When Helen Taussig, the pediatric cardiologist, got the idea that pulmonary blood flow was deficient in Tetrology of Fallot, the most common blue baby condition, she first went to Robert Gross at Harvard who had just become famous for ligating a patent ductus arteriosus. This is the opposite condition where the fetal shunt from aorta to pulmonary artery does not close at birth as it should and the lungs are flooded with blood.

    He is reported to have said, “Madam, I close ductuses, not open them.” She then went to Blalock and found he had already done the operation she was interested in but for another reason. In 1944, the first Blalock-Taussig operation for Tetrology was done and Blalock became world famous.

    The story is that Thomas stood over the chief’s shoulder in the OR and talked him through the operation, pointing out the details that only he know. Here is a painting of the two at Johns Hopkins. Thomas was chief of the research lab until he retired in 1979.

    There is a story that Al Starr had a black lab tech who was reputed to be the world’s greatest heart surgeon because he had been putting Starr-Edwards valves into cats and dogs for many years.

    I have a lot of this story in my book.

  13. The basic problem is intellectuals believe themselves to be globally superior human beings who should be dominate in society. This idea goes all the way back to Socrates, Aristotle and Plato. It probably goes back to marketing. Back in the day, people wouldn’t pay to have their kids taught by the ordinary or read books by them so intellectuals basically went into the business of selling themselves as extraordinary people with extraordinary insights.

    When people go to college, especially in the liberal-arts, they are being trained to intellectuals and they to saturated with the hubris that comes with it. They believe they should be on top and when they leave school and find that they are not, they conclude there is something wrong with society.

  14. Jonathan
    This seems to be a weakness of our culture. Manual skills are derided as “working with your hands”, i.e., low-skilled manual labor or hobbyist puttering.

    A friend in South America wanted some information about astronauts -especially any special stories I could dig up. I knew an engineering professor who had had a future astronaut as a student. The professor told me that the future astronaut had worked in a lab while he was an engineering student. He quoted a professor as saying that the future astronaut was the best he had ever seen at repairing equipment.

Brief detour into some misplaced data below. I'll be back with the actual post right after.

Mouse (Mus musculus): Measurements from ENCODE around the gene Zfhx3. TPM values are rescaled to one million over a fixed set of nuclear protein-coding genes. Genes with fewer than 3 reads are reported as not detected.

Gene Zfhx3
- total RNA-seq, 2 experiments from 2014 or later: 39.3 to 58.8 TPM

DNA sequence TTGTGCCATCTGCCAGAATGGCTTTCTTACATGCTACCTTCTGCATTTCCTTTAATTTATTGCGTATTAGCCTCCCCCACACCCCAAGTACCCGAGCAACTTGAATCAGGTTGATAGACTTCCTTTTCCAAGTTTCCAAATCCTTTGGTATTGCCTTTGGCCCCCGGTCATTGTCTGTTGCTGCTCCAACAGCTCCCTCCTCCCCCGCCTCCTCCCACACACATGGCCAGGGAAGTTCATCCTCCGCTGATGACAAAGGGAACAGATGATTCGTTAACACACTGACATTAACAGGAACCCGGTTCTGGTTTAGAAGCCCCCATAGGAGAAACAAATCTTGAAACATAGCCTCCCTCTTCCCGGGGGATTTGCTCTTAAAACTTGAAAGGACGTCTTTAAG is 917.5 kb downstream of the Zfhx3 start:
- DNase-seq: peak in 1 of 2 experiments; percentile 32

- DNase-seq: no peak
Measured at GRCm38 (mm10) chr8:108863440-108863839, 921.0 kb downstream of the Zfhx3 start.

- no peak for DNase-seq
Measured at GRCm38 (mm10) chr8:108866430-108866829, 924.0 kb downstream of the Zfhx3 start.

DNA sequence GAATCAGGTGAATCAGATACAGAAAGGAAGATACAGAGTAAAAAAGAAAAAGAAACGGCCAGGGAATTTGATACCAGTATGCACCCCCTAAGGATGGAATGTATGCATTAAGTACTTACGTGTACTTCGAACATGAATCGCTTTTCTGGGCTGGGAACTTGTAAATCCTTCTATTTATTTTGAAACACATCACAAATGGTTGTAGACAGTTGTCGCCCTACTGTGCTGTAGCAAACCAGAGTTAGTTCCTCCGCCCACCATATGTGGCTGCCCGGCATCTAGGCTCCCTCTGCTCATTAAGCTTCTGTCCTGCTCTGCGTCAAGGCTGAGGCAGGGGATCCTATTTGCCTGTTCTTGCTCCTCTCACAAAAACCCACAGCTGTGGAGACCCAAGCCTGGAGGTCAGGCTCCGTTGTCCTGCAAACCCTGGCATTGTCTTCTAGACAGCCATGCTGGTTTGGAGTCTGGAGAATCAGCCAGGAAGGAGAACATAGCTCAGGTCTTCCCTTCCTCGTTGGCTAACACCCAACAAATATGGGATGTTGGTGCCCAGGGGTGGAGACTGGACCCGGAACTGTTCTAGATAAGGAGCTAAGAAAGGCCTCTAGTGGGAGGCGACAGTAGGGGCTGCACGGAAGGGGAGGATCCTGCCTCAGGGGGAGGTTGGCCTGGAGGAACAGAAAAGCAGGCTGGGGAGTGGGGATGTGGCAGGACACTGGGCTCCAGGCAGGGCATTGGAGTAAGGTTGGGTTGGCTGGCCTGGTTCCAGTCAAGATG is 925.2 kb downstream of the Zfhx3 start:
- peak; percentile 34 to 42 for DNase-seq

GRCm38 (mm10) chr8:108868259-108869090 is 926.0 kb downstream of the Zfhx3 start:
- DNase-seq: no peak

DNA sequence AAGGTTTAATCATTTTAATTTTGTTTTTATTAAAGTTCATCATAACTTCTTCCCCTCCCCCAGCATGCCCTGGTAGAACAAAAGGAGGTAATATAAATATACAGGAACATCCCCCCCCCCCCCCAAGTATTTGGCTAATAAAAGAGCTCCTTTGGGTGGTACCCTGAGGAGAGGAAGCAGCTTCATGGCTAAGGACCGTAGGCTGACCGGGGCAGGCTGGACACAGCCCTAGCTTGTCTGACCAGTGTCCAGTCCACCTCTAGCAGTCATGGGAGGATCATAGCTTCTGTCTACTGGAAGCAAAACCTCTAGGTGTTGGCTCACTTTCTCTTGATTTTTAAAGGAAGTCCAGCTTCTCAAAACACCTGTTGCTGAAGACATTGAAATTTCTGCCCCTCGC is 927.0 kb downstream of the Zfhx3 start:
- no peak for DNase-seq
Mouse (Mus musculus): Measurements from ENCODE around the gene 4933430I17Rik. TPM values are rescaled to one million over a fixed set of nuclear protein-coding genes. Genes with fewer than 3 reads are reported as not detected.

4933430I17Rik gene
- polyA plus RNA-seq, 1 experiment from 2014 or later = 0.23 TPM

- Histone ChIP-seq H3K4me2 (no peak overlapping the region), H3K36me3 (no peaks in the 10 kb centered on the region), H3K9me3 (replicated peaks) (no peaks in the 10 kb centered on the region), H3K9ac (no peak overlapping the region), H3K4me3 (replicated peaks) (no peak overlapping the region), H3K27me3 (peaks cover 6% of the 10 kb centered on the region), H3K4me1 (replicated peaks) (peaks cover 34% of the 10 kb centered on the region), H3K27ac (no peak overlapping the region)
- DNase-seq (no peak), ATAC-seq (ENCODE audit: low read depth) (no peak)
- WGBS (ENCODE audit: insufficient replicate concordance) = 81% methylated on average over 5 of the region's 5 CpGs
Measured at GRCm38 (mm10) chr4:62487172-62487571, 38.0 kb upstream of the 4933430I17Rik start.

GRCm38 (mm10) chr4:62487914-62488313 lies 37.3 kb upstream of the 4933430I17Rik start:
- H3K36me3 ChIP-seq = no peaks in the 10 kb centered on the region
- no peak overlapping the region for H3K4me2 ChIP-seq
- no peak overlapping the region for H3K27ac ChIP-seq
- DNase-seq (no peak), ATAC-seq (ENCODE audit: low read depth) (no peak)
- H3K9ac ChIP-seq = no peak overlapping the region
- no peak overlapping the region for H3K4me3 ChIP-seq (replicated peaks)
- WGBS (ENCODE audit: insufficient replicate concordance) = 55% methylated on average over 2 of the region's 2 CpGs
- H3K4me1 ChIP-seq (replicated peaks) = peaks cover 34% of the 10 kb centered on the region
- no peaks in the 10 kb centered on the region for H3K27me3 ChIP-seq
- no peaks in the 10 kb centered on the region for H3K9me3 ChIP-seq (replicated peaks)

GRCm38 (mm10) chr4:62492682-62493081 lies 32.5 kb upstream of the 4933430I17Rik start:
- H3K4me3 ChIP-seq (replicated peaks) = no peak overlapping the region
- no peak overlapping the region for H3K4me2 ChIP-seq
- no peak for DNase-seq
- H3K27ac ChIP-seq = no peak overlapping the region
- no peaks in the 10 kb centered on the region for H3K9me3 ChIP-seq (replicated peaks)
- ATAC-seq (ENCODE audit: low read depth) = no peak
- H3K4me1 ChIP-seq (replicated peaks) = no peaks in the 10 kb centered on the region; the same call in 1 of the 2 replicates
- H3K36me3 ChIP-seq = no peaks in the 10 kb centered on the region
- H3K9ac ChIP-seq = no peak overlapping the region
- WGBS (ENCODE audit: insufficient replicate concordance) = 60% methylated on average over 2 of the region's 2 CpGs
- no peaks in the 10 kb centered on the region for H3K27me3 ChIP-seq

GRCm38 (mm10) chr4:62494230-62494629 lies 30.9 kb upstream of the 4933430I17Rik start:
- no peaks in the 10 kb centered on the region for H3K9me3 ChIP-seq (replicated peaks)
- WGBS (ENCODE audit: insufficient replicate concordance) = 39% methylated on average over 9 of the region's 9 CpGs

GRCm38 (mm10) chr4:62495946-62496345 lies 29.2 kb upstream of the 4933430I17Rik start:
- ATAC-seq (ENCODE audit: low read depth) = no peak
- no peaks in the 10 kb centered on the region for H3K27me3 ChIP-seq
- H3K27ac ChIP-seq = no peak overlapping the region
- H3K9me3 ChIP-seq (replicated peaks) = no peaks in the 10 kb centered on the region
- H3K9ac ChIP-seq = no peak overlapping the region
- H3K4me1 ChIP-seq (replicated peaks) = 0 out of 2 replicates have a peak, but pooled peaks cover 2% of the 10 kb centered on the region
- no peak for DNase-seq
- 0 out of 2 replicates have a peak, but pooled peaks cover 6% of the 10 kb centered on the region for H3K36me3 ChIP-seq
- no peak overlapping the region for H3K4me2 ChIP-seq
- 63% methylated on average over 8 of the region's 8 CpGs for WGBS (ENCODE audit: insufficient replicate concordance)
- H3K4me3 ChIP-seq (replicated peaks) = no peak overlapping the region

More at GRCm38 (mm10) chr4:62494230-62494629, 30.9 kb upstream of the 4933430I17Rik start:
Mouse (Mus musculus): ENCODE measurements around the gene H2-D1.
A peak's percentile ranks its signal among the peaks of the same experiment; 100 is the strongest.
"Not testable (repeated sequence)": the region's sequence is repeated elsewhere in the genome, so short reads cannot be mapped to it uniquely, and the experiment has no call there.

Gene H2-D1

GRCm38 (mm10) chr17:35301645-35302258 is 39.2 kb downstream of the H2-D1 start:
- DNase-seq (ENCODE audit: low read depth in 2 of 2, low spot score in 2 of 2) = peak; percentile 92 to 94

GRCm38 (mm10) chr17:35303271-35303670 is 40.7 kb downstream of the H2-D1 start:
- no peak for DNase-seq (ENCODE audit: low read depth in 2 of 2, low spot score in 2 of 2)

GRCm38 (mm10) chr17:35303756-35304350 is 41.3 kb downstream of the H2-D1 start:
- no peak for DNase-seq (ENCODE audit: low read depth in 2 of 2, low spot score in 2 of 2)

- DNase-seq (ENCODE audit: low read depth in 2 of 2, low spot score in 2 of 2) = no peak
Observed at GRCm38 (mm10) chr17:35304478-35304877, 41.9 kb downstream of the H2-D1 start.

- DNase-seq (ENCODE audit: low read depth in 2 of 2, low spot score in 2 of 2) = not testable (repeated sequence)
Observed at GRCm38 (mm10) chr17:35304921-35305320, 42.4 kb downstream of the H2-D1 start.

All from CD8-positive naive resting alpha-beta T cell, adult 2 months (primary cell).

When my mother, who had a master’s degree in biology, heard about what I had found out and was going to relate to my friend in South America, she told me not to include that anecdote, as skill with hands would not reflect well on the future astronaut- who eventually got a Ph.D. in engineering.

    My mother, like many people, assumed that manual skill reflected poorly on someone.

    One thing which many people don’t realize about manual skills is that they can be combined with good diagnostic skills, which can often mean superior ability to think in 3 dimensions. The future astronaut had to diagnose a repair problem before he could fix the equipment.

    As a homeowner in an HOA with an old boiler room with a previously jerry-built set of pipes, I have seen that plumbers vary widely in their ability to diagnose where pipes are going. Some plumbers are skilled tradesmen whose diagnostic ability is limited to elementary situations, such as a leaky toilet. Other plumbers can look at a complex set of pipes and figure out where the various streams are going- an ability which can rival that of some engineers.

    While I am not very skilled with my hands, I have done enough elementary carpentry and plumbing work to appreciate the skills of those who do such work for a living. When I hire them, I realize they can do the work in a third the time I would take for the task.

  15. A great story about Roentgen, who discovered x-ray, is that he was expelled from gymnasium in Germany for a prank. He was forced to take his degree in engineering instead of theoretical physics, as he wished. His professor, whose name I don’t recall, kept Roentgen as an assistant because he was a very skilled technician with lab apparatus. He even took Roentgen with him when he moved to another university and arranged for him to get his degree in physics.

    Roentgen discovered x-ray because of his meticulous lab methods. Nobody remembers the chairman of the department.

  16. Mike K – reminds me of what Einstein said in re: formal education – saying in essence true education was what occurred after formal education